Edward Coey

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Sir Edward Coey (March 1805- 26 June 1887) was a 19th Century entrepreneur and philanthropist from Larne in County Antrim. He helped fund the establishment of Larne Grammar School in his town of birth, and was mayor of Belfast.

Coey was born in Larne, and commenced work as an apprentice butcher. He started to build his own business, and became the proprietor of the 'Northern Shoe & Boot House' in Belfast, with his brother James. After a short period working in the USA, Coey established a provisions and curing business in the dockland district of Belfast in 1841, called Coey & Co.[1] This business was very successful, and led to Coey developing his business interests including property in Belfast, London, Liverpool and in the United States.

Coey represented the St George's Ward in Belfast as a councillor, and in 1861 became the first and only Liberal to serve as Mayor of Belfast. He was knighted in the same year in recognition of his public works, and in 1867 was appointed Deputy Lieutenant and High Sheriff of County Antrim. He was also a Borough Magistrate in Belfast, member of the Grand Jury and Belfast Harbour Commissioners, and in July 1869, was one of the eight founding subscribers of the Northern Ireland Chamber of Commerce and Industry.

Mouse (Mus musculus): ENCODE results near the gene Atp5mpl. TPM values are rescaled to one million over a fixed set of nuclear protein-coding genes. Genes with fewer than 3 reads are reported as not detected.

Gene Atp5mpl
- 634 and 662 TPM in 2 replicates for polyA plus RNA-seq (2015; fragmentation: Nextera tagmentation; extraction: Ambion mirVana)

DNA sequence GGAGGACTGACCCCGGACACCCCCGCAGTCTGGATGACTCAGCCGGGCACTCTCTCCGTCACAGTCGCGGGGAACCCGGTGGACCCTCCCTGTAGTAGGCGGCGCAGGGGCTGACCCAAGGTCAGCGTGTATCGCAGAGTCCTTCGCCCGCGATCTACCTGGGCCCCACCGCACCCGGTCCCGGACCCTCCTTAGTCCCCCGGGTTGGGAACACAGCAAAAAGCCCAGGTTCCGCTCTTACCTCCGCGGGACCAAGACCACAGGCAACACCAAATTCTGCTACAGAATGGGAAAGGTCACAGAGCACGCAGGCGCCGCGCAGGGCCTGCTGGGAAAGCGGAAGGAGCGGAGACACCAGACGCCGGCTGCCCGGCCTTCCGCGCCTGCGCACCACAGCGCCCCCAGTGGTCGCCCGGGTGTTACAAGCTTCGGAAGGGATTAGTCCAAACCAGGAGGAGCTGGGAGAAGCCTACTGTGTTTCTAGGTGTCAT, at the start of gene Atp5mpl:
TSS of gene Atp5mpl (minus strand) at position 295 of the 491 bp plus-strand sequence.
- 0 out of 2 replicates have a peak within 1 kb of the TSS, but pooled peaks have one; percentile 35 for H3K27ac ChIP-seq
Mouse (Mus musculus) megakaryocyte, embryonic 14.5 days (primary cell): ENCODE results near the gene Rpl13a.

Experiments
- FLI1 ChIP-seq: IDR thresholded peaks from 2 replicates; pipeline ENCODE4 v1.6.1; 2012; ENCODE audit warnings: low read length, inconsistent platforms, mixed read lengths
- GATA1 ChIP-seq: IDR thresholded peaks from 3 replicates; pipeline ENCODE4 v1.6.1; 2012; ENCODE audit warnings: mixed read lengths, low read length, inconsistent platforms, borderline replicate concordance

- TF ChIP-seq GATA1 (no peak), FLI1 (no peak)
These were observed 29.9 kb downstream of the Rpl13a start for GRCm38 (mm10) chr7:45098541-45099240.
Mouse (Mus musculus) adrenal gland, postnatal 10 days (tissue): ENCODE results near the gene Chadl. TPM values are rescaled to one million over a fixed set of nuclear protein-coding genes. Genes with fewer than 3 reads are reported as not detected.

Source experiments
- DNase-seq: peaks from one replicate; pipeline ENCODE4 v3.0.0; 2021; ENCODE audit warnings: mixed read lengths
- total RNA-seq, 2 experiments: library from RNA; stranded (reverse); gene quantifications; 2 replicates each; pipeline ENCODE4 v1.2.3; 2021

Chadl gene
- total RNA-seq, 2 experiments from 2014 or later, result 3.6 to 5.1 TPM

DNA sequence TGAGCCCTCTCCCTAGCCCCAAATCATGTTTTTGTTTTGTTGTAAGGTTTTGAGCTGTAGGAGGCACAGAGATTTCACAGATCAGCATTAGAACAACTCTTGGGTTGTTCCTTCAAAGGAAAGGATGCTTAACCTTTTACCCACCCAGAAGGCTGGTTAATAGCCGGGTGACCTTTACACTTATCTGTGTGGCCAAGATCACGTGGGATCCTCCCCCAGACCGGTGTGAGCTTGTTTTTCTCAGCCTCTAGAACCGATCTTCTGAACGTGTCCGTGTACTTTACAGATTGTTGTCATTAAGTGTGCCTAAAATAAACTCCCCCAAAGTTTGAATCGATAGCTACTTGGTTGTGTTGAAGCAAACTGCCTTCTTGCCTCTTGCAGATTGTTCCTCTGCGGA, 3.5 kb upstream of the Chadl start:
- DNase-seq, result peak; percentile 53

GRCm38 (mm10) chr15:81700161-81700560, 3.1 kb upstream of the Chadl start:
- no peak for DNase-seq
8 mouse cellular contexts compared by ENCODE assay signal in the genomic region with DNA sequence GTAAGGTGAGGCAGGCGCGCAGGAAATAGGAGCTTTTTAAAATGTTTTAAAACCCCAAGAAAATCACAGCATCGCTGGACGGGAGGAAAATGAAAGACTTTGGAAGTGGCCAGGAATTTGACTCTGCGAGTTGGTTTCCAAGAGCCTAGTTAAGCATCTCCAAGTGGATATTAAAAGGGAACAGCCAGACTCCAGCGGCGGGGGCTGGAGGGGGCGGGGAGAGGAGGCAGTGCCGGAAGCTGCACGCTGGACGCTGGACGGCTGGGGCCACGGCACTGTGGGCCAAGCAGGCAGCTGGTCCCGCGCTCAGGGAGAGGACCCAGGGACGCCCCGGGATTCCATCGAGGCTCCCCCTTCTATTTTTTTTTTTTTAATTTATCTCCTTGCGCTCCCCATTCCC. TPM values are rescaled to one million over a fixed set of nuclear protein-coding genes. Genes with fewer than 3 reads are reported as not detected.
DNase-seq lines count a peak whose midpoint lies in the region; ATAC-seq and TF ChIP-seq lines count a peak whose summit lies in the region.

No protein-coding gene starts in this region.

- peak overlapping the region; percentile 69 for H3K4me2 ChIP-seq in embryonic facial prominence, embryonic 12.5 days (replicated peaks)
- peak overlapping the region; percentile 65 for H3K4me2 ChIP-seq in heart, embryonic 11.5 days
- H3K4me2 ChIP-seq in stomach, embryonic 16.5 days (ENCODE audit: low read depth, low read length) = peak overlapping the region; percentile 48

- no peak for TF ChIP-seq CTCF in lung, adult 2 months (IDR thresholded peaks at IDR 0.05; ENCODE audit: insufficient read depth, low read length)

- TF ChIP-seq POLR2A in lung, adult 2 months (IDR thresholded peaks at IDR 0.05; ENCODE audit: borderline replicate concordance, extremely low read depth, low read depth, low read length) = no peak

He is remembered for his philanthropic work, the most notable of which was his donation to establish, together with John Crawford, a grammar school in his home town of Larne, which was opened as Larne Grammar School in 1886. However, Coey's philanthropic work was much more widespread than this. He was a donor to causes as varied as the Belfast Charitable Society, the Presbyterian Orphan Society, and the Presbyterian Sabbath School. He was Patron of the Belfast Society for the Prevention of Cruelty to Animals, the Belfast Sailors Home, and the Malone Protestant Reformatory, a life Governor of the Belfast Royal Hospital, a Governor of the Belfast District Hospital for the Insane Poor, and Belfast Ophthalmic Hospital.

On 18 November 2006, the Ulster History Circle unveiled a blue plaque[2] in his honour at his former home, Merville House, in Merville Garden Village, where he died on 27 June 1887.[3]

External links[edit]

References[edit]

  1. ^ Orange Order biography of Coey
  2. ^ Ulster History Circle unveils blue plaque at Merville House
  3. ^ Merville House history including death of Coey